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Old Jul 17, 2004, 11:13 PM   #1
MattG
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Airport Express...my PC can't connect!

Hey everyone...got my Airport Express last week. I've had no problems connecting to it with my Mac. My Dell laptop is another story...

If I have *no* security enabled, the Dell connects just fine. However, once I enable WEP encryption, the Dell cannot connect, and I have verified several times that I have the encryption code typed in correctly. The Dell will not grab an IP. My Powerbook on the other hand is able to connect just fine when I enter the encryption code. Do I need to do something special to the Dell (or to the Airport Express) to make the Dell connect? Is there a certain way I need to type in the encryption code or something?!
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Old Jul 17, 2004, 11:38 PM   #2
MikeLaRiviere
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WEP

What kind of WEP encryption do you have enabled (what bit)?

Try using 128 bit encryption.

Mike LaRiviere
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Old Jul 18, 2004, 12:18 AM   #3
zv470
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If you've set it to WPA, use WEP128 instead. WPA isn't a standard, every vendor has their own implementation of it. Also try disabling security, then add your Dell to the list of computer allowed to access the AExpress (under: access control), then enable WEP. I don't know, that's just what I'd try. Good luck.
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Old Jul 20, 2004, 07:11 PM   #4
WCat
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Quote:
Originally Posted by zv470
If you've set it to WPA, use WEP128 instead. WPA isn't a standard, every vendor has their own implementation of it. Also try disabling security, then add your Dell to the list of computer allowed to access the AExpress (under: access control), then enable WEP. I don't know, that's just what I'd try. Good luck.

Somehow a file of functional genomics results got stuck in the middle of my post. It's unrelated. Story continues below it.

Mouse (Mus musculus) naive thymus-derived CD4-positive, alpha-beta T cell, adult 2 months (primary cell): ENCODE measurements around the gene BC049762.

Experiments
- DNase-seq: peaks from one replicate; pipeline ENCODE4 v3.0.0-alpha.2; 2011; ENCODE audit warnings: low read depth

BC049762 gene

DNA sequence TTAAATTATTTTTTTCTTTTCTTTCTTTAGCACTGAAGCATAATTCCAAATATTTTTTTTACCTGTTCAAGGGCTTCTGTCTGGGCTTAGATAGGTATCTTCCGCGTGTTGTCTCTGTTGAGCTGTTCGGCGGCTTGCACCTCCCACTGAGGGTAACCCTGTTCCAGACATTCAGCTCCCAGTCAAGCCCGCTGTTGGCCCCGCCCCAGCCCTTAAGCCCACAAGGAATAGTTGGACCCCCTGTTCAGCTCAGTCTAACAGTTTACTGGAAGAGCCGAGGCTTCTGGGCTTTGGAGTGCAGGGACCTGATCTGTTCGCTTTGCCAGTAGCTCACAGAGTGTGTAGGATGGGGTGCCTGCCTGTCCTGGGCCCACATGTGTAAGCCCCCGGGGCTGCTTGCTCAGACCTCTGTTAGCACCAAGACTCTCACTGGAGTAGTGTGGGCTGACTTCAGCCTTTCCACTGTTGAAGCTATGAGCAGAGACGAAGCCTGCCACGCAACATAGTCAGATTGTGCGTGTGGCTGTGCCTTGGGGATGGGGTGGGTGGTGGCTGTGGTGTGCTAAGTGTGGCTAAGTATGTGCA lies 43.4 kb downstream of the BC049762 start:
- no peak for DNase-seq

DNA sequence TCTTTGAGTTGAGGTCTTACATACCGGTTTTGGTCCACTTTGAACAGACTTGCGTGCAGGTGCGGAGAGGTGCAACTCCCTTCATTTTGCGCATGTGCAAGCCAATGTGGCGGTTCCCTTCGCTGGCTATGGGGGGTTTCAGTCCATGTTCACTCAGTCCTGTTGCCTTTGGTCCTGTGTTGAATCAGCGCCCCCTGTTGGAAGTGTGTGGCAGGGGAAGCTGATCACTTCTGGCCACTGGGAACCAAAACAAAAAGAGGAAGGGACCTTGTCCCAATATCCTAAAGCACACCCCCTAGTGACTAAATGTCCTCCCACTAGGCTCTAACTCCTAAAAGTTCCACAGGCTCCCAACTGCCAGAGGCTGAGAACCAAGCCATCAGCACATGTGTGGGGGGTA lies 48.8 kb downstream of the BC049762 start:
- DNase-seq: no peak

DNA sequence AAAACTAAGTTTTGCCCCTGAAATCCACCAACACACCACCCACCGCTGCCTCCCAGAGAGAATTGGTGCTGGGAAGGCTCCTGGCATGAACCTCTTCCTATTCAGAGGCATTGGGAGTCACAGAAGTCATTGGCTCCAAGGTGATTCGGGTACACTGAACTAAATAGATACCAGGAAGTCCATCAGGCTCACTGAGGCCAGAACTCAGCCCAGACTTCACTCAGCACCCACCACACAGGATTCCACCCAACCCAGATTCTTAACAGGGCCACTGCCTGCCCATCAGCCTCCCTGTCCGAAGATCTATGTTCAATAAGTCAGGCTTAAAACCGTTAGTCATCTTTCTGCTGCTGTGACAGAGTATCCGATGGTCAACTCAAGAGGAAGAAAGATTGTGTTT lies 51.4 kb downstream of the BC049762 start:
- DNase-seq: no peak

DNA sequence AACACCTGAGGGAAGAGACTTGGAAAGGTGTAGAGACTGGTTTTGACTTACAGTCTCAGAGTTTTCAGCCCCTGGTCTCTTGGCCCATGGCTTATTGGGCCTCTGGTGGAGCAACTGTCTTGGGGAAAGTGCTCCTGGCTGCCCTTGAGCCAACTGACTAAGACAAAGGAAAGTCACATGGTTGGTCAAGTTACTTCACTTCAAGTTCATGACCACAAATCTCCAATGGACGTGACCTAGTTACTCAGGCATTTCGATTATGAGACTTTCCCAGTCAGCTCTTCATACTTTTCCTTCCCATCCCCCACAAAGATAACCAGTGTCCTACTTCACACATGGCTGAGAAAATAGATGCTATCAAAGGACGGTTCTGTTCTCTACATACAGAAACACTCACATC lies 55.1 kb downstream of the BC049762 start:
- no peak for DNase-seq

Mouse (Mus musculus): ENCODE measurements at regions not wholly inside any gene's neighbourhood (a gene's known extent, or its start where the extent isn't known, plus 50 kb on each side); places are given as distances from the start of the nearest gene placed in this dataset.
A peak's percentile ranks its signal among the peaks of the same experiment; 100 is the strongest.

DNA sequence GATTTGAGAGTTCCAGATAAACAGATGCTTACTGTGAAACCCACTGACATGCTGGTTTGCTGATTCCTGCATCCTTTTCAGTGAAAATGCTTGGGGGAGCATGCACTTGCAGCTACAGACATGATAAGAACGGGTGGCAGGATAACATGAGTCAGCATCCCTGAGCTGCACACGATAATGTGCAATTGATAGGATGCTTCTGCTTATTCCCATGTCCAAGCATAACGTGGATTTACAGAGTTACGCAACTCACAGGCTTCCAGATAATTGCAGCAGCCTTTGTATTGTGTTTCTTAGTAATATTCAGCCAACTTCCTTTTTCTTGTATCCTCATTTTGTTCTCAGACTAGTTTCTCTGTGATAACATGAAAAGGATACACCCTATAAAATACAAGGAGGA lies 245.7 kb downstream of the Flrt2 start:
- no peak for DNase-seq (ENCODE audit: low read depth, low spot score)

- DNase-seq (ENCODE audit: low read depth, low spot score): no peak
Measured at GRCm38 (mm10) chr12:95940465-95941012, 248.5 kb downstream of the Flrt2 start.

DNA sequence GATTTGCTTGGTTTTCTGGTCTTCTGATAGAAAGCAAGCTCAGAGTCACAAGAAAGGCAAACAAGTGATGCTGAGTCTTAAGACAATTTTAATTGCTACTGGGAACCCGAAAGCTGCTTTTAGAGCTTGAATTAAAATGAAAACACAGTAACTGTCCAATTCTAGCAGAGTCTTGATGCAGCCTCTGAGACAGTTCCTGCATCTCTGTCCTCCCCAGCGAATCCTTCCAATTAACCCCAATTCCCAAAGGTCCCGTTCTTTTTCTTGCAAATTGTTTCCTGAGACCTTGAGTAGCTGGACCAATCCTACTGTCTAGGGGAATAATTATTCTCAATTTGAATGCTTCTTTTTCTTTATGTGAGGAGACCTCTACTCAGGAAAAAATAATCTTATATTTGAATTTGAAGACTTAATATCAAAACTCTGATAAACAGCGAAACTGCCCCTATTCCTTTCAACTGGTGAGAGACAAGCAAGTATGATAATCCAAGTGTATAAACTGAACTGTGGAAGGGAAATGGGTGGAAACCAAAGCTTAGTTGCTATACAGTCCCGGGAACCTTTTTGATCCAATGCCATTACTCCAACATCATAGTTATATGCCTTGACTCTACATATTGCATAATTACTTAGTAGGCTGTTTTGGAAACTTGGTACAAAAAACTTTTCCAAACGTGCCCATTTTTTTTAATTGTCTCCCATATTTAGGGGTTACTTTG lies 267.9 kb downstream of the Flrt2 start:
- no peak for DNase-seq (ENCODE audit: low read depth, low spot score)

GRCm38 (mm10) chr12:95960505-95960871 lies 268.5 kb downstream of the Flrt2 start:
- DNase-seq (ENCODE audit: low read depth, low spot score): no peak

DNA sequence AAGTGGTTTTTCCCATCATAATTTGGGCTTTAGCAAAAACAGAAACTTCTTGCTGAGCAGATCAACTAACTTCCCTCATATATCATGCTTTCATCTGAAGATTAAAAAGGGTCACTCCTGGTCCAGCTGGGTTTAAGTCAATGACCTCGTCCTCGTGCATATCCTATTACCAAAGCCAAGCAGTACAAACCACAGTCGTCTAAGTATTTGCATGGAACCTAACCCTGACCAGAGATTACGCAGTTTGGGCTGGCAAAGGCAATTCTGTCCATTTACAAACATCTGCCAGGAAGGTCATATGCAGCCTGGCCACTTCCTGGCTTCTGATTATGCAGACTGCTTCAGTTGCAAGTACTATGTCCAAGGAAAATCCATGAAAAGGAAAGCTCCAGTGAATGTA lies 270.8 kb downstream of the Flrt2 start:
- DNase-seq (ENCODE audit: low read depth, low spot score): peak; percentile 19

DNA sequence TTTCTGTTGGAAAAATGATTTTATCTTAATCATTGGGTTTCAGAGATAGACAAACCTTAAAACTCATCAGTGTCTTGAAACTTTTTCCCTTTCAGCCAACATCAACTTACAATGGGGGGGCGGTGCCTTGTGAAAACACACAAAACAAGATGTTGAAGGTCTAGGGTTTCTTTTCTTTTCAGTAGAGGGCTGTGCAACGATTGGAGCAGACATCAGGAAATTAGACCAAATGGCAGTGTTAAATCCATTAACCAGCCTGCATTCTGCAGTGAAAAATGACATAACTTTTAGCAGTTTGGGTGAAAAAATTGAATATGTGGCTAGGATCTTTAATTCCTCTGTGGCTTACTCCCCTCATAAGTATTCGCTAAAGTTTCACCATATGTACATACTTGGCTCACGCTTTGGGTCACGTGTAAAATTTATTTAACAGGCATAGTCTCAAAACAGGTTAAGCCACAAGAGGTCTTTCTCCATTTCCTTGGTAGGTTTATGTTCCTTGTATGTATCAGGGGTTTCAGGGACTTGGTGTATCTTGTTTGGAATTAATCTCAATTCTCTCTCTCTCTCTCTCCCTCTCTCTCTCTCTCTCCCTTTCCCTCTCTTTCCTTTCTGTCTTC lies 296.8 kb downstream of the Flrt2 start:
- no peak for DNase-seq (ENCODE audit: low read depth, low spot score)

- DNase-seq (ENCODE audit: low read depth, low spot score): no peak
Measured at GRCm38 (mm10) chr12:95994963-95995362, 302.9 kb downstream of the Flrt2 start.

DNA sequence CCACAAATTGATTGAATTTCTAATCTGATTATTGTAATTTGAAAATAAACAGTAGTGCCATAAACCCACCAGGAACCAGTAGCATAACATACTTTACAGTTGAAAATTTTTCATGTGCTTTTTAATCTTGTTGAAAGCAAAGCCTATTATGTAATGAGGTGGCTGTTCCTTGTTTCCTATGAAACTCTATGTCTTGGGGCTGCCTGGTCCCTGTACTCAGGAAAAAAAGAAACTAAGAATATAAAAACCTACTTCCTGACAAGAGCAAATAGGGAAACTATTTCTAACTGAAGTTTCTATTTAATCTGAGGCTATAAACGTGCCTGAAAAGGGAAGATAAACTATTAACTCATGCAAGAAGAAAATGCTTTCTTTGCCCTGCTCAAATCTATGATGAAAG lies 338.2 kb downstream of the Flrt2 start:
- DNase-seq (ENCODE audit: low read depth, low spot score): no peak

That's good advice, but it sounds like you've already tried this. The problem is now how to get some security back on.

By the way, WPA is a standard but not everybody has it if their gear is more than a year (or so) old. Not a problem if you have Apple, since they pushed it out in an Airport update quite a while ago, and all new gear ships with WPA working fine (including Airport Express). So, that's correct that it's not "standard" on lots of products, but it is now a required "standard" on new Wi-Fi certified products.

The problem is probably due to how different manufacturers implement the user interface for wireless security, making it harder than it should be for most of us to set up cross-platform (and even same platform) security. Some require special checkboxes with terms that aren't the same meaning, like "Shared Secret". What's that?

My advice is to try and get it running on 40-bit WEP, then walk away! It's good enough for home security unless you live near somebody with time on his hands and a desire to hack your WEP key. Not likely in my experience. It's really not much more secure than 128-bit WEP. I've hacked them both (purely in the interest of science ), and 128-bit takes just a bit more time.

FWIW, my brother, another Mac fan, was given a Dell laptop at work about 4 months ago, and was told that's what he must use. He had a terrible time getting 128-bit WEP to work with his Airport Extreme at home. Finally got it going with some help from IT at work (who were fairly clueless), but he has a visible reaction every time somebody mentions Dells "True Mobile" WLAN software. He hates it. It's much harder than it should have to be.

Try a simple 40-bit key. Try entering "HELLO" without the quotes--it's 5 ASCII characters--or try "1A2B3C4D5E" without the quotes. It's 10 HEX characters. Using uppercase avoids the problem of some WLAN software not recognizing HEX characters in lowercase. Stupid but true. Not a problem for Apple, but my SanDisk WLAN card for my IPAQ insists that HEX characters are uppercase only.

If either of those keys work, then change a few characters to be more secure, and you should be done. Let me know what you find.

Regards,

WCat
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Various Airport, Extreme & Express products
20 GB 4G iPod (thanks, wife!)

Last edited by WCat; Jul 20, 2004 at 08:17 PM.
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Old Jul 20, 2004, 07:39 PM   #5
MattG
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Quote:
Originally Posted by WCat